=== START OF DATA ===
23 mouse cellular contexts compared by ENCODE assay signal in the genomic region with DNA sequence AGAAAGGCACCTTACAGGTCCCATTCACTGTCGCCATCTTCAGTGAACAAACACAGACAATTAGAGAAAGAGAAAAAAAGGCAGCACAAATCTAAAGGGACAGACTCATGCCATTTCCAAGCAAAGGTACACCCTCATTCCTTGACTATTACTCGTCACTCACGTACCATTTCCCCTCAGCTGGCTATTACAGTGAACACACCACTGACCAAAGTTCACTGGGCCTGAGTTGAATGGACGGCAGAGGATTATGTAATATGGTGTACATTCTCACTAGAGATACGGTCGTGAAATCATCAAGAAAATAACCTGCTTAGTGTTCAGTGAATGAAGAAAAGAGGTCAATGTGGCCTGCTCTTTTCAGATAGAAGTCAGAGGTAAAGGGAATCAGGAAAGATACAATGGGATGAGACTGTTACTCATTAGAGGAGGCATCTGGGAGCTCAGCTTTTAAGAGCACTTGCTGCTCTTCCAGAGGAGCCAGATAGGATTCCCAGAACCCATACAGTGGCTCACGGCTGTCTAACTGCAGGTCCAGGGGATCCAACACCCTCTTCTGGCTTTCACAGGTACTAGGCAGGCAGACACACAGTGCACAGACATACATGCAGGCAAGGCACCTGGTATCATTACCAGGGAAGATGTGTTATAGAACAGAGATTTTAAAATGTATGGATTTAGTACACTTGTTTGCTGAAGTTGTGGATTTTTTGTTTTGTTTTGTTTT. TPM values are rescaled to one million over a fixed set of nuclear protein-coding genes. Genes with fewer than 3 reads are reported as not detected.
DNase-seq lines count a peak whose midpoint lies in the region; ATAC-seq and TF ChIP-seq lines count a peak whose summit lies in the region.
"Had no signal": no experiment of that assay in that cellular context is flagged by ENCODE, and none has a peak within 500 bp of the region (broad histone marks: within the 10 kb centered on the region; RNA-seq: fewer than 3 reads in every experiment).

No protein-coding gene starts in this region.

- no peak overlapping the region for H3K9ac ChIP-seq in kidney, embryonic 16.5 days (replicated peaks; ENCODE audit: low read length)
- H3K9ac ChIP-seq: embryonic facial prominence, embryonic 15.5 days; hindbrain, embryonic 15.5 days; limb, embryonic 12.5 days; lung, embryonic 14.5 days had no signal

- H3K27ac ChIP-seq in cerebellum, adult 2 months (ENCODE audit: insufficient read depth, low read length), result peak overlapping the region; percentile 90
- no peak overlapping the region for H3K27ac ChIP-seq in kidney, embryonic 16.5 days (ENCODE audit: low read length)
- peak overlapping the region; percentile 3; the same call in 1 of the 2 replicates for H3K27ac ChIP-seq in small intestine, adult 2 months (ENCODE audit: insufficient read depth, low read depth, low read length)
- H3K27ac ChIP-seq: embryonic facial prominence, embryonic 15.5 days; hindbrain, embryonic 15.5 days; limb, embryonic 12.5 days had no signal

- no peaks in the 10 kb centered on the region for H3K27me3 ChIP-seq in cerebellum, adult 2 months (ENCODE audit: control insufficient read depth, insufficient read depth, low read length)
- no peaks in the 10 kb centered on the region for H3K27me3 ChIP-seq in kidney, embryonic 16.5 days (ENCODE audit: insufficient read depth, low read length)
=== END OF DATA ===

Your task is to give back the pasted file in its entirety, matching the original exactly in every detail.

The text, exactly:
23 mouse cellular contexts compared by ENCODE assay signal in the genomic region with DNA sequence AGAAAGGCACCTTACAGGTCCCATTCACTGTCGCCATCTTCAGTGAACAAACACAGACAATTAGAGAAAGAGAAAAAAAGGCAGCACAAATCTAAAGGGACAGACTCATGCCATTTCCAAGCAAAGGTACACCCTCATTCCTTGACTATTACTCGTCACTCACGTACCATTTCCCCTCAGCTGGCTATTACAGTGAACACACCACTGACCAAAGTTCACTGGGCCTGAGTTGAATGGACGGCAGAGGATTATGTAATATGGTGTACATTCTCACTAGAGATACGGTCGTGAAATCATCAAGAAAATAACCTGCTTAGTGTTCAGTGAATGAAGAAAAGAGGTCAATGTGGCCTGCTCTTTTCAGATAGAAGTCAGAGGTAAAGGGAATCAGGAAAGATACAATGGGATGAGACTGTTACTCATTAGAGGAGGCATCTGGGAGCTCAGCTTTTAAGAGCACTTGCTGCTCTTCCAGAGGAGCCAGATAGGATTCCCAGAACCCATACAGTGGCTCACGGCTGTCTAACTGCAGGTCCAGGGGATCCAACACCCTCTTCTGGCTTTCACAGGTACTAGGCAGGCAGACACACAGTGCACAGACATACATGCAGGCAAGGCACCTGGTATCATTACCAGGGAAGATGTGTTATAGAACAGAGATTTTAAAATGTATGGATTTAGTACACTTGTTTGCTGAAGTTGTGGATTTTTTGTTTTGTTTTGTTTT. TPM values are rescaled to one million over a fixed set of nuclear protein-coding genes. Genes with fewer than 3 reads are reported as not detected.
DNase-seq lines count a peak whose midpoint lies in the region; ATAC-seq and TF ChIP-seq lines count a peak whose summit lies in the region.
"Had no signal": no experiment of that assay in that cellular context is flagged by ENCODE, and none has a peak within 500 bp of the region (broad histone marks: within the 10 kb centered on the region; RNA-seq: fewer than 3 reads in every experiment).

No protein-coding gene starts in this region.

- no peak overlapping the region for H3K9ac ChIP-seq in kidney, embryonic 16.5 days (replicated peaks; ENCODE audit: low read length)
- H3K9ac ChIP-seq: embryonic facial prominence, embryonic 15.5 days; hindbrain, embryonic 15.5 days; limb, embryonic 12.5 days; lung, embryonic 14.5 days had no signal

- H3K27ac ChIP-seq in cerebellum, adult 2 months (ENCODE audit: insufficient read depth, low read length), result peak overlapping the region; percentile 90
- no peak overlapping the region for H3K27ac ChIP-seq in kidney, embryonic 16.5 days (ENCODE audit: low read length)
- peak overlapping the region; percentile 3; the same call in 1 of the 2 replicates for H3K27ac ChIP-seq in small intestine, adult 2 months (ENCODE audit: insufficient read depth, low read depth, low read length)
- H3K27ac ChIP-seq: embryonic facial prominence, embryonic 15.5 days; hindbrain, embryonic 15.5 days; limb, embryonic 12.5 days had no signal

- no peaks in the 10 kb centered on the region for H3K27me3 ChIP-seq in cerebellum, adult 2 months (ENCODE audit: control insufficient read depth, insufficient read depth, low read length)
- no peaks in the 10 kb centered on the region for H3K27me3 ChIP-seq in kidney, embryonic 16.5 days (ENCODE audit: insufficient read depth, low read length)